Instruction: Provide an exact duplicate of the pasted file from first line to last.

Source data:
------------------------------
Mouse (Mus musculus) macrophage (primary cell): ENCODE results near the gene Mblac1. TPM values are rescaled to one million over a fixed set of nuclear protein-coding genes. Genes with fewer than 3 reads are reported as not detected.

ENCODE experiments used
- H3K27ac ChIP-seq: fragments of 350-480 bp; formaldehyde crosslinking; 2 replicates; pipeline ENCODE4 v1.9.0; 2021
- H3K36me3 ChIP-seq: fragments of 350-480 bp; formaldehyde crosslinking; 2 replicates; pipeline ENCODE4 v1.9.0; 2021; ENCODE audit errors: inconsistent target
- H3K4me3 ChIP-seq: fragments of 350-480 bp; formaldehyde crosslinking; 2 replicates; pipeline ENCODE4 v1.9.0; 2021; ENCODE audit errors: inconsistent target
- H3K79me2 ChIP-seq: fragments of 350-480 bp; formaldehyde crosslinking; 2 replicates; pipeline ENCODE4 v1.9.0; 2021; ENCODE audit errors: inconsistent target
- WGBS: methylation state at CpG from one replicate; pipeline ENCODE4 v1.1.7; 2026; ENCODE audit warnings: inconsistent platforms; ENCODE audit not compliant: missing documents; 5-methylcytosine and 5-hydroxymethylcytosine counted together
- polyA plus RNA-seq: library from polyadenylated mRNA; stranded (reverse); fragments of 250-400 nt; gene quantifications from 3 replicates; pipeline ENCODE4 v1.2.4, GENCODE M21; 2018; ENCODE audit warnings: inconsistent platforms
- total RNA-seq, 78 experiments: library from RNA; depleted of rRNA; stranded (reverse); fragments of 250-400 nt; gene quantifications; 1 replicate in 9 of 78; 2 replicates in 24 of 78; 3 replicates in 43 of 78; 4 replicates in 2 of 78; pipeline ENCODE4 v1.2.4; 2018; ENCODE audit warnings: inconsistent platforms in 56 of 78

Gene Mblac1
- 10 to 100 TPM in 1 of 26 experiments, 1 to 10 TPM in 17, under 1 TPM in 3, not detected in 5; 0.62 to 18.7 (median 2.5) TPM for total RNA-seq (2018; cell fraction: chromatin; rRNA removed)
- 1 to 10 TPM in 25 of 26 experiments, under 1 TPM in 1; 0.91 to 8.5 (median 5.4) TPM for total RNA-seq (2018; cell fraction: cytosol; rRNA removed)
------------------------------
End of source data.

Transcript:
Mouse (Mus musculus) macrophage (primary cell): ENCODE results near the gene Mblac1. TPM values are rescaled to one million over a fixed set of nuclear protein-coding genes. Genes with fewer than 3 reads are reported as not detected.

ENCODE experiments used
- H3K27ac ChIP-seq: fragments of 350-480 bp; formaldehyde crosslinking; 2 replicates; pipeline ENCODE4 v1.9.0; 2021
- H3K36me3 ChIP-seq: fragments of 350-480 bp; formaldehyde crosslinking; 2 replicates; pipeline ENCODE4 v1.9.0; 2021; ENCODE audit errors: inconsistent target
- H3K4me3 ChIP-seq: fragments of 350-480 bp; formaldehyde crosslinking; 2 replicates; pipeline ENCODE4 v1.9.0; 2021; ENCODE audit errors: inconsistent target
- H3K79me2 ChIP-seq: fragments of 350-480 bp; formaldehyde crosslinking; 2 replicates; pipeline ENCODE4 v1.9.0; 2021; ENCODE audit errors: inconsistent target
- WGBS: methylation state at CpG from one replicate; pipeline ENCODE4 v1.1.7; 2026; ENCODE audit warnings: inconsistent platforms; ENCODE audit not compliant: missing documents; 5-methylcytosine and 5-hydroxymethylcytosine counted together
- polyA plus RNA-seq: library from polyadenylated mRNA; stranded (reverse); fragments of 250-400 nt; gene quantifications from 3 replicates; pipeline ENCODE4 v1.2.4, GENCODE M21; 2018; ENCODE audit warnings: inconsistent platforms
- total RNA-seq, 78 experiments: library from RNA; depleted of rRNA; stranded (reverse); fragments of 250-400 nt; gene quantifications; 1 replicate in 9 of 78; 2 replicates in 24 of 78; 3 replicates in 43 of 78; 4 replicates in 2 of 78; pipeline ENCODE4 v1.2.4; 2018; ENCODE audit warnings: inconsistent platforms in 56 of 78

Gene Mblac1
- 10 to 100 TPM in 1 of 26 experiments, 1 to 10 TPM in 17, under 1 TPM in 3, not detected in 5; 0.62 to 18.7 (median 2.5) TPM for total RNA-seq (2018; cell fraction: chromatin; rRNA removed)
- 1 to 10 TPM in 25 of 26 experiments, under 1 TPM in 1; 0.91 to 8.5 (median 5.4) TPM for total RNA-seq (2018; cell fraction: cytosol; rRNA removed)